Eating by yourself in public. Is there nothing scarier? Doing anything alone is something that scares a lot of people. I know that when I was younger, I’d refuse to do near anything by myself. I couldn’t go out to eat, couldn’t go to the movies, shopping had to always be done with a buddy. I’d lie, telling myself that I needed someone there to help you decide, when in reality, it was because being alone in public was something to be feared. Because I’d worry too much about what others would think of me.
And, that’s the thing about eating alone, or doing anything alone, isn’t it? It’s not the being alone part (although that part can have people in a nervous twitch right easy), it’s the worrying what others would think to see you sitting there, eating your salad all by your lone. It’s always a salad, because you’d never eat anything that would make you look like a fat pig, right?
Which is beyond stupid. You’ll pig out on wings, fries, poutine, cakes or chips with your friends, not worrying about the fat content or worse, people’s stares. Suddenly, when we’re alone, we become the healthiest eaters so judgment won’t rain down. But, why? If you want to go to a bakery and eat a slice of cake, then do it. Even if no one is coming with you.
Funny enough, I became quite content with going out to restaurants by myself in University, and have drawn back in afterwards. I would often head out to a favourite cafe, restaurant or Starbucks while in University. I'[d order dinner, or a hot chocolate, or a snack, and write to my heart’s content. Sometimes, I’d read, sometimes I’d begin my essays for school, editing carefully while sipping on a mocha. Other times, I’d write whatever came to me. Because when you’re sitting there, allowing to wander, things just come to you. Your creativity seems to open up as you allow your mind to quiet.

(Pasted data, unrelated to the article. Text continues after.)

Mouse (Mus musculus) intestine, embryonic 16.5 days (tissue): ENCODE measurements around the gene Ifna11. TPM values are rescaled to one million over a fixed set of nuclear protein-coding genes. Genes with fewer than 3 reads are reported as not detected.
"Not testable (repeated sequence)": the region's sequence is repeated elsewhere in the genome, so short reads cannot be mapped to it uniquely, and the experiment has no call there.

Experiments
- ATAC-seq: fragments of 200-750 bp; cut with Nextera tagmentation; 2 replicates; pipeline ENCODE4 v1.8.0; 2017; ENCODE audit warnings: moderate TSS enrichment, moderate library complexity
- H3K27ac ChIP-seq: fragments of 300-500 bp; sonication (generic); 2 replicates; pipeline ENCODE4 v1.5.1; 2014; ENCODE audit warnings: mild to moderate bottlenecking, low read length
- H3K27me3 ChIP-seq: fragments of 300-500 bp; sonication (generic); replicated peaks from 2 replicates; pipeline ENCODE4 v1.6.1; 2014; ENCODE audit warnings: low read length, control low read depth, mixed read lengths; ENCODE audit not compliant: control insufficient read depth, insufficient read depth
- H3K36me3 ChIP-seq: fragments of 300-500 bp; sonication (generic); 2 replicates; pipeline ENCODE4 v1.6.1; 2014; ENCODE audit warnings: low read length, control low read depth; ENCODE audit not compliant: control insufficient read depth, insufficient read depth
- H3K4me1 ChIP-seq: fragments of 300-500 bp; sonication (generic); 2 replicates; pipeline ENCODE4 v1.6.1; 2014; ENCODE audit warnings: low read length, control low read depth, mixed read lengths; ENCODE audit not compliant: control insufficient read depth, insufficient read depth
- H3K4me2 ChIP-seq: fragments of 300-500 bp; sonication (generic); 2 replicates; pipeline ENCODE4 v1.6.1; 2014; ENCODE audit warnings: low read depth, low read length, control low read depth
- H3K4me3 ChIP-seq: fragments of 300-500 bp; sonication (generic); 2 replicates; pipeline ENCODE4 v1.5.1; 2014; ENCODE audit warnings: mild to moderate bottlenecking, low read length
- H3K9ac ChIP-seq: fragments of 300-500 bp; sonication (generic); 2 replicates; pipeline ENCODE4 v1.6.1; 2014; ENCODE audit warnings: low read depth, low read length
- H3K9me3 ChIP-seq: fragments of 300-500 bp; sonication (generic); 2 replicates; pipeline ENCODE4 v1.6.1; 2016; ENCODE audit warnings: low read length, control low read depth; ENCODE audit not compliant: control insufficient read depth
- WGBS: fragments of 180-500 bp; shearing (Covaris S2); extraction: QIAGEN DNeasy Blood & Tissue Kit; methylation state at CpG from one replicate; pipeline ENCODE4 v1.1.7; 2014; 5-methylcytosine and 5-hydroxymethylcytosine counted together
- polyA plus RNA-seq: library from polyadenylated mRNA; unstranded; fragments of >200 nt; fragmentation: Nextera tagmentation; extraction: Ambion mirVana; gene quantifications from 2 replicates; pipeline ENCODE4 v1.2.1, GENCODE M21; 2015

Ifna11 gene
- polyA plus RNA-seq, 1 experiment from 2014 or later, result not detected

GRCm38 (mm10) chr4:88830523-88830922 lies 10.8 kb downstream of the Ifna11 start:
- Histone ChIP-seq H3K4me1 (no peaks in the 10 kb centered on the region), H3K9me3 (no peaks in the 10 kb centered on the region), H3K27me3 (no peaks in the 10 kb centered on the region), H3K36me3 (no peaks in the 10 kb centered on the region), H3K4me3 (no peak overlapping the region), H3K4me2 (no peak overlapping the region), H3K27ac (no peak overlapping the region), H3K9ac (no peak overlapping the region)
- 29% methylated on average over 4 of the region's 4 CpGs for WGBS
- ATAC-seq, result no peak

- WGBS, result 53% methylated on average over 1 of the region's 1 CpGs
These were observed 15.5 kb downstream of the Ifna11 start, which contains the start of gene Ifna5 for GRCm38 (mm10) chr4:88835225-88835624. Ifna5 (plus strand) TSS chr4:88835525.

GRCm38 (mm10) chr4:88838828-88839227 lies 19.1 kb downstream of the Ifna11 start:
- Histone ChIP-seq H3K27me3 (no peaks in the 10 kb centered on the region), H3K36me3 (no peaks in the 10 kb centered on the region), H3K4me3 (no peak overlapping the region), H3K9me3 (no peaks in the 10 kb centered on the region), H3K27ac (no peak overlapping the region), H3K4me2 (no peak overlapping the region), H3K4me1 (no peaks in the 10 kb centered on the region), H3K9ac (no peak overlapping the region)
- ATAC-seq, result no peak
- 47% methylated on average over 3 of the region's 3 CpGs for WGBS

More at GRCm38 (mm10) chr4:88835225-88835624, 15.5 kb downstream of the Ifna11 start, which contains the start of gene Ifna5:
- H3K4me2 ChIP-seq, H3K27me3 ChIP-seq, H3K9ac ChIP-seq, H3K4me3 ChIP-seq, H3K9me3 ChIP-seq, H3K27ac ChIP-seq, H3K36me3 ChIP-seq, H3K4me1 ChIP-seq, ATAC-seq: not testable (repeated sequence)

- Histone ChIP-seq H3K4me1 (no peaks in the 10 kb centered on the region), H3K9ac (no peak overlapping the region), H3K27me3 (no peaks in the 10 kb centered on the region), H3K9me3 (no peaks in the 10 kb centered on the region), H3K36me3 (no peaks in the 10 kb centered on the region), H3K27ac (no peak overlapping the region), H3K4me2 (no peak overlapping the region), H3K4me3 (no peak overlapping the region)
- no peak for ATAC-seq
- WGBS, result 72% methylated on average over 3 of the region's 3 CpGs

Those nights spent in my favourite cafe (Stella’s in Osborne Village if anyone is curious) are some of my favourite memories of University. I felt relaxed and cozy and care-free. But, after I graduated, I ended up with less free time. That meant less time spent being creative or spending nights reading in a restaurant for no reason. It also meant that I’d feel like I couldn’t be seen doing this. That I’d be some sort of a failure if I allowed myself to just….relax.
So, when I had hours to kill before a yoga class earlier this year, I decided to do it, again. I hastily bought some magazines because I had forgotten my book and set out for my old
stomping reading ground.
I ordered a favourite, shot out a text or two to ease myself into the experience, and began reading one of the magazines. Luckily, blindly grabbing at the magazine rack in a small bookstore that smelled of incense turned out alright. The magazine was interesting and I happily leafed through, reading the well-written articles. But then, my food came and I turned my attention tot he nibbles in front of me. And, the confusion that rippled through my body.
I expected myself to keep reading while I ate, mainly so I had things to occupy my mind with and that it wouldn’t wander over to the thoughts plaguing me: what will everyone think if I just enjoyed my meal? Would I look disgusting as I ate? Would they wonder if I had any friends or family? Why was I eating alone?
But, I actually stopped wanting to read what was in front of me. I found that I felt rushed and upset whenever I brought my focus from the meal back to the page. Not because of what I was reading, which funnily enough, was about meditation and giving into boredom. No, I was upset because I wanted to feel the moment that was happening right now. I wanted to taste the food, stop thinking for just a moment, and be.
I didn’t want to check Instagram, text anyone, or even check the weather or news. I wanted to be present and feel everything that was happening in that moment.
In between people between bites of food, I drew my attention outwards, pulling it from the small table in front of me to look around the restaurant. I took in the people behind me, listened in on some convo’s (obviously) and just enjoyed my evening. It brought back those same feelings from before, but instead of being shot with creative fire and urged to write more, I simply felt at ease. Maybe not the best outcome for a writer, but still a pretty damn good one.
I left the restaurant to shop and continue enjoying my evening by myself. I even stopped at the Starbucks for a brownie and ate the damn thing. In the closed confines of my truck, of course.